- Southern staff were well aware of Mr Ahern's vulnerabilities – the community order imposed on him in 2012 required him to attend alcoholism treatment but, as Southern well knew, he had continued drinking;
- Mr Ahern was subsequently bailed away from his flat, and Southern had made many attempts to locate him but without success;
- His case was reviewed twice before the decision to serve notice was taken. After that decision was taken, Mr Ahern was subsequently arrested and pleaded guilty to affray;
- As a social landlord, Southern was of course well qualified to understand Mr Ahern's predicament and the effect that eviction would have on him;
- Mr Ahern had the necessary support available to him but had chosen not to engage. There was nothing else that Southern could reasonably do; and
- It surely cannot be right to impose a burden on a social landlord that would have required Southern to continue referring and signposting Mr Ahern to support agencies when his whereabouts were unknown and once he had been remanded in custody.
The case came before the Court of Appeal on 1 December 2016. Almost 12 months later, on 28 November 2017, the three Court of Appeal judges gave their judgment.
Court of Appeal decision
The appeal judges acknowledged that the relevant law was as follows:-
- Southern was obliged to follow its own policies, save where there was good reason not to;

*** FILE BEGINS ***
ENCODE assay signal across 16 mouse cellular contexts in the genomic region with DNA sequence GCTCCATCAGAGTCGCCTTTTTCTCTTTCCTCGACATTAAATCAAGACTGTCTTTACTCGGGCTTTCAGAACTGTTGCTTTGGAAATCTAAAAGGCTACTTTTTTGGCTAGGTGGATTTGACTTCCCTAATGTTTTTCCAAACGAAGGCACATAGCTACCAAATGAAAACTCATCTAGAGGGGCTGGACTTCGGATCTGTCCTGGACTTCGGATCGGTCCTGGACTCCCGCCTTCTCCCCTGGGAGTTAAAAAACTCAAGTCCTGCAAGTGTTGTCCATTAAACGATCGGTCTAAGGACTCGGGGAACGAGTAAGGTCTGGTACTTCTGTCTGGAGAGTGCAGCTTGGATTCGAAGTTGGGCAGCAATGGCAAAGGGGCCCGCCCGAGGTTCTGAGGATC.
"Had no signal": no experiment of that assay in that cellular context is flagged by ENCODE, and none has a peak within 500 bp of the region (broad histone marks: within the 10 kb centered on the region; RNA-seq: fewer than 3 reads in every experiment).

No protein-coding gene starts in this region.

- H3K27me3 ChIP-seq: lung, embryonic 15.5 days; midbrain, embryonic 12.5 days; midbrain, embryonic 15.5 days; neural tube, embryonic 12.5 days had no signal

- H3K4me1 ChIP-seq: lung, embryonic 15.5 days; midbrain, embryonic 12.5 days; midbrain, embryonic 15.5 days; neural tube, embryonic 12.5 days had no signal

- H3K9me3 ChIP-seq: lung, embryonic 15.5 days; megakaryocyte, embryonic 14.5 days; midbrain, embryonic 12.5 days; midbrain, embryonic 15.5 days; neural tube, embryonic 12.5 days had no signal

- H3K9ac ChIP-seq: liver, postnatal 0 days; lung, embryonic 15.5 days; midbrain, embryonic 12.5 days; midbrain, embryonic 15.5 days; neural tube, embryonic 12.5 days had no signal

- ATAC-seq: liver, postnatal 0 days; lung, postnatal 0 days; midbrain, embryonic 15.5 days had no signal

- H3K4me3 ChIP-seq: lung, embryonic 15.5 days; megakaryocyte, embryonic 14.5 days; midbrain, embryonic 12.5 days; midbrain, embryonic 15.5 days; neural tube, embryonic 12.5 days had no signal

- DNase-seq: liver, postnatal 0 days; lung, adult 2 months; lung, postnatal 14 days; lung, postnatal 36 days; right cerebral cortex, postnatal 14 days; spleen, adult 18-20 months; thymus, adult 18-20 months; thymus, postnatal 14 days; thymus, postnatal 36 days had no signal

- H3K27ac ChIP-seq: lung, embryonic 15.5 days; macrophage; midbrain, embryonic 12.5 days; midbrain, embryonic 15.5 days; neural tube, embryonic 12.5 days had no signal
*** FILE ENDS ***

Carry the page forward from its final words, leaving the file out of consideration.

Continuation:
- Mr Ahern did not need to be able to prove that he had a 'legitimate expectation' that Southern would do so; and
- If Southern had breached its policies, the question was whether the breach was material to the decision to serve notice.
The judges gave Mr Ahern's appeal short shrift and said that by the end of the barristers' argument, it had become clear that Mr Ahern's appeal would not succeed. The judges therefore dismissed Mr Ahern's appeal and removed the stay that had been in place pending the appeal, enabling an eviction to take place.
Learning points for social landlords
The points to note from the case are as follows:-
- It remains the law that social landlords will be expected to comply with their own policies, and that if they depart from them in a material way before taking legal action, a tenant could persuade the court that the legal action was unlawful;
- It is not for the courts to expect absolute, 'to the letter', compliance – a "purposive and pragmatic" approach should be taken;
- The case is a reminder that the lawfulness of an 'everyday' housing decision – in this case, whether or not to serve a Section 21 Notice – could end up being analysed by a court further down the line; and
- A less obvious, but nonetheless noteworthy, lesson to learn is the sheer length of time that a court case can take to get from start to finish. In Southern's case, a possession claim issued in October 2013 was finally concluded in November 2017 - and it may still be necessary to wait even longer before an eviction date is listed!
For more information please contact Steven Eccles.